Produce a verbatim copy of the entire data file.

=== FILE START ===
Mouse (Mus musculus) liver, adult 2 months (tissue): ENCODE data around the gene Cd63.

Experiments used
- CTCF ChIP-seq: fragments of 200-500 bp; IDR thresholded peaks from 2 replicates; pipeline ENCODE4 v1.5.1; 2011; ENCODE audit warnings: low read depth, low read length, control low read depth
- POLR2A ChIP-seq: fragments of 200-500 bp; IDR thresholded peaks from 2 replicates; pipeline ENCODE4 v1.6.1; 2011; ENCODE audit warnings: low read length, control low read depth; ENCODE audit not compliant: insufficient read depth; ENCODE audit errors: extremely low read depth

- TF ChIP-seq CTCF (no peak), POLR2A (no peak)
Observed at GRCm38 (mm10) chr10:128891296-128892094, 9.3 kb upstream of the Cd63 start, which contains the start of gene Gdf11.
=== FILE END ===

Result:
Mouse (Mus musculus) liver, adult 2 months (tissue): ENCODE data around the gene Cd63.

Experiments used
- CTCF ChIP-seq: fragments of 200-500 bp; IDR thresholded peaks from 2 replicates; pipeline ENCODE4 v1.5.1; 2011; ENCODE audit warnings: low read depth, low read length, control low read depth
- POLR2A ChIP-seq: fragments of 200-500 bp; IDR thresholded peaks from 2 replicates; pipeline ENCODE4 v1.6.1; 2011; ENCODE audit warnings: low read length, control low read depth; ENCODE audit not compliant: insufficient read depth; ENCODE audit errors: extremely low read depth

- TF ChIP-seq CTCF (no peak), POLR2A (no peak)
Observed at GRCm38 (mm10) chr10:128891296-128892094, 9.3 kb upstream of the Cd63 start, which contains the start of gene Gdf11.